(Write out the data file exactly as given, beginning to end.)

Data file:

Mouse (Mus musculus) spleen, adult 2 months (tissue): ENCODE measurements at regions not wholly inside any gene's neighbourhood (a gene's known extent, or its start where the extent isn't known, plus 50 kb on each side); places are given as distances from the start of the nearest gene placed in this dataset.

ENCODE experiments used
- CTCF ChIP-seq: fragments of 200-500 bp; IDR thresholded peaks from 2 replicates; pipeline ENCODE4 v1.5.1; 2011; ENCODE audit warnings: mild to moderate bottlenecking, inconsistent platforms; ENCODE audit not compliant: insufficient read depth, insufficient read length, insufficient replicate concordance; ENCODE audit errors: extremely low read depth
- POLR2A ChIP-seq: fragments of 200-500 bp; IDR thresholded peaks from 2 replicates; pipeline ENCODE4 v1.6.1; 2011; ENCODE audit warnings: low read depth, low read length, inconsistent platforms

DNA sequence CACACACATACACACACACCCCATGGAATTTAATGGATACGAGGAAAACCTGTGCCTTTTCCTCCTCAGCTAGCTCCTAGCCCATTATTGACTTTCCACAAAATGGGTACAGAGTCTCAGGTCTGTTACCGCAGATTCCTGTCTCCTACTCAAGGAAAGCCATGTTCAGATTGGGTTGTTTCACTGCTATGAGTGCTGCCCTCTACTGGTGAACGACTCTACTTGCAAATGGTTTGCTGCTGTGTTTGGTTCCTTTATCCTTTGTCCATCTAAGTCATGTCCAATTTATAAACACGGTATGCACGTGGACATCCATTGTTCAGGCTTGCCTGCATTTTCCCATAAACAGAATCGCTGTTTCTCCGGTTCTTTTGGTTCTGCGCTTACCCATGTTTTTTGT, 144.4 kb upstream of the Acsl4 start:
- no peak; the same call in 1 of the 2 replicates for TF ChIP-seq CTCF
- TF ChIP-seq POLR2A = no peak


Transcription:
Mouse (Mus musculus) spleen, adult 2 months (tissue): ENCODE measurements at regions not wholly inside any gene's neighbourhood (a gene's known extent, or its start where the extent isn't known, plus 50 kb on each side); places are given as distances from the start of the nearest gene placed in this dataset.

ENCODE experiments used
- CTCF ChIP-seq: fragments of 200-500 bp; IDR thresholded peaks from 2 replicates; pipeline ENCODE4 v1.5.1; 2011; ENCODE audit warnings: mild to moderate bottlenecking, inconsistent platforms; ENCODE audit not compliant: insufficient read depth, insufficient read length, insufficient replicate concordance; ENCODE audit errors: extremely low read depth
- POLR2A ChIP-seq: fragments of 200-500 bp; IDR thresholded peaks from 2 replicates; pipeline ENCODE4 v1.6.1; 2011; ENCODE audit warnings: low read depth, low read length, inconsistent platforms

DNA sequence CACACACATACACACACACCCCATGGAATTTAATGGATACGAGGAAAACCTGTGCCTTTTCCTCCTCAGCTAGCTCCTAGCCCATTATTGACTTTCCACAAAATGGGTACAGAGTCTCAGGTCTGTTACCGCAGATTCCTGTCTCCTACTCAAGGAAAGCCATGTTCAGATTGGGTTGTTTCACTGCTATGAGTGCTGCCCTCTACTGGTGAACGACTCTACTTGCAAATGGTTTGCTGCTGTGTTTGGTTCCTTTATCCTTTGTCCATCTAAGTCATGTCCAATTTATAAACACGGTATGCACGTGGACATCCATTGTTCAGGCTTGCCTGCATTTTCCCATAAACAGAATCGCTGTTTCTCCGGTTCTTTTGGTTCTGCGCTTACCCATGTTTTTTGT, 144.4 kb upstream of the Acsl4 start:
- no peak; the same call in 1 of the 2 replicates for TF ChIP-seq CTCF
- TF ChIP-seq POLR2A = no peak